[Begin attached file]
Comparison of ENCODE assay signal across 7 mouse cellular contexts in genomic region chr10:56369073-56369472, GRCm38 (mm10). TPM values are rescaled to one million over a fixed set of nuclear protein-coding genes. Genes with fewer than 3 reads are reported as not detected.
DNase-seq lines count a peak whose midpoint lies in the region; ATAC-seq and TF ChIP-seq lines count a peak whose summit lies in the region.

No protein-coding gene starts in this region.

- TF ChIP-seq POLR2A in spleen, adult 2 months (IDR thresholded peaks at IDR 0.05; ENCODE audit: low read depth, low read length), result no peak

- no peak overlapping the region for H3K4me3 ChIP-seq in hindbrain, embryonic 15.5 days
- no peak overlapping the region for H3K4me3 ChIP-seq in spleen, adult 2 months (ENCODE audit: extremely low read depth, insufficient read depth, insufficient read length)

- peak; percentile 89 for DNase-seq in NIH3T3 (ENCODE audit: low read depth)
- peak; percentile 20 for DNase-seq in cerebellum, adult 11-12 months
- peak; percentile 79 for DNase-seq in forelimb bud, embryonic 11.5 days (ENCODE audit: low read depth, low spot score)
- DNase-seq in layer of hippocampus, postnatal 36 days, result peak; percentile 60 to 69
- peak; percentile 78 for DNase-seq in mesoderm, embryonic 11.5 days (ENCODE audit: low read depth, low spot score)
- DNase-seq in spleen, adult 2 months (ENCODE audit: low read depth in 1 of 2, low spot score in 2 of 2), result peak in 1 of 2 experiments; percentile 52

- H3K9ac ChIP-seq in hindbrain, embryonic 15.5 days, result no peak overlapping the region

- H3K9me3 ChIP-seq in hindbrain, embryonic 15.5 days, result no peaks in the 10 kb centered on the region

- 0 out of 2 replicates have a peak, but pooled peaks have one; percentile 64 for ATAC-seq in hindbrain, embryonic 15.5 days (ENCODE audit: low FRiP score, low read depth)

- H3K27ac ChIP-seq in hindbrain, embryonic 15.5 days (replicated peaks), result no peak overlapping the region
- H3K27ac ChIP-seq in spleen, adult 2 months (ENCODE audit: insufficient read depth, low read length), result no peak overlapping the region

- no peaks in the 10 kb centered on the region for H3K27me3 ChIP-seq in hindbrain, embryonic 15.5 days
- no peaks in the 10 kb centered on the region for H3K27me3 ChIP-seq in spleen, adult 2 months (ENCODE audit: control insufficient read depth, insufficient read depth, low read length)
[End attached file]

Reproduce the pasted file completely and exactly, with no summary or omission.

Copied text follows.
Comparison of ENCODE assay signal across 7 mouse cellular contexts in genomic region chr10:56369073-56369472, GRCm38 (mm10). TPM values are rescaled to one million over a fixed set of nuclear protein-coding genes. Genes with fewer than 3 reads are reported as not detected.
DNase-seq lines count a peak whose midpoint lies in the region; ATAC-seq and TF ChIP-seq lines count a peak whose summit lies in the region.

No protein-coding gene starts in this region.

- TF ChIP-seq POLR2A in spleen, adult 2 months (IDR thresholded peaks at IDR 0.05; ENCODE audit: low read depth, low read length), result no peak

- no peak overlapping the region for H3K4me3 ChIP-seq in hindbrain, embryonic 15.5 days
- no peak overlapping the region for H3K4me3 ChIP-seq in spleen, adult 2 months (ENCODE audit: extremely low read depth, insufficient read depth, insufficient read length)

- peak; percentile 89 for DNase-seq in NIH3T3 (ENCODE audit: low read depth)
- peak; percentile 20 for DNase-seq in cerebellum, adult 11-12 months
- peak; percentile 79 for DNase-seq in forelimb bud, embryonic 11.5 days (ENCODE audit: low read depth, low spot score)
- DNase-seq in layer of hippocampus, postnatal 36 days, result peak; percentile 60 to 69
- peak; percentile 78 for DNase-seq in mesoderm, embryonic 11.5 days (ENCODE audit: low read depth, low spot score)
- DNase-seq in spleen, adult 2 months (ENCODE audit: low read depth in 1 of 2, low spot score in 2 of 2), result peak in 1 of 2 experiments; percentile 52

- H3K9ac ChIP-seq in hindbrain, embryonic 15.5 days, result no peak overlapping the region

- H3K9me3 ChIP-seq in hindbrain, embryonic 15.5 days, result no peaks in the 10 kb centered on the region

- 0 out of 2 replicates have a peak, but pooled peaks have one; percentile 64 for ATAC-seq in hindbrain, embryonic 15.5 days (ENCODE audit: low FRiP score, low read depth)

- H3K27ac ChIP-seq in hindbrain, embryonic 15.5 days (replicated peaks), result no peak overlapping the region
- H3K27ac ChIP-seq in spleen, adult 2 months (ENCODE audit: insufficient read depth, low read length), result no peak overlapping the region

- no peaks in the 10 kb centered on the region for H3K27me3 ChIP-seq in hindbrain, embryonic 15.5 days
- no peaks in the 10 kb centered on the region for H3K27me3 ChIP-seq in spleen, adult 2 months (ENCODE audit: control insufficient read depth, insufficient read depth, low read length)